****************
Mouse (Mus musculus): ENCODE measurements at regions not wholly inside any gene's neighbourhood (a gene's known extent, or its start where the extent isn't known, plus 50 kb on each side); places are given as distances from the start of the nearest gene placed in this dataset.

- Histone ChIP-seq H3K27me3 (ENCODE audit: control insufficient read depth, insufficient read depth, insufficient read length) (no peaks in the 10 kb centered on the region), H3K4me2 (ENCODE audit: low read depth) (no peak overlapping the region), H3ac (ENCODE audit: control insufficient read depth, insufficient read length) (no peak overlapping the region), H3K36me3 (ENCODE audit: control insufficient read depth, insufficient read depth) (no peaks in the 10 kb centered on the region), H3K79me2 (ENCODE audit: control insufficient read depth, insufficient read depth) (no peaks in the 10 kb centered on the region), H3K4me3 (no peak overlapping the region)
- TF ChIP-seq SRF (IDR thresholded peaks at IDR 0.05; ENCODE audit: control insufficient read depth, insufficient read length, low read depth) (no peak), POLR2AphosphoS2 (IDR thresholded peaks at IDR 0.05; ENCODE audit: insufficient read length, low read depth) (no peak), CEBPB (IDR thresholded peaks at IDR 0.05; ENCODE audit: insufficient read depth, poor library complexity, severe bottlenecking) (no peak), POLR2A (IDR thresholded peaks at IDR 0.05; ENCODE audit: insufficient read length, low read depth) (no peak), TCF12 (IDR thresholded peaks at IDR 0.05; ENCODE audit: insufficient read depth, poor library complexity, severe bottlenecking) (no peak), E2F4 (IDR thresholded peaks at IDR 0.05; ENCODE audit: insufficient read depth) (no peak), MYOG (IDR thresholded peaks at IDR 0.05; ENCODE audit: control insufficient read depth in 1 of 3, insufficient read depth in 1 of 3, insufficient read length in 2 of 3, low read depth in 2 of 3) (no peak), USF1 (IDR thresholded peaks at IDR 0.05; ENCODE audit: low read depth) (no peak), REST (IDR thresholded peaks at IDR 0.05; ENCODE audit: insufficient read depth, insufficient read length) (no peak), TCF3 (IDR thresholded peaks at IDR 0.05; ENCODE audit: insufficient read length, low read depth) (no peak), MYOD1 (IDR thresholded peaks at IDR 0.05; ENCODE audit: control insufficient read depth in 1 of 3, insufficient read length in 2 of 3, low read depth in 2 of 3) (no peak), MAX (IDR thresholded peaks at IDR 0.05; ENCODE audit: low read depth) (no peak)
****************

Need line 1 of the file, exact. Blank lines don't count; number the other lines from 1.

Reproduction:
Mouse (Mus musculus): ENCODE measurements at regions not wholly inside any gene's neighbourhood (a gene's known extent, or its start where the extent isn't known, plus 50 kb on each side); places are given as distances from the start of the nearest gene placed in this dataset.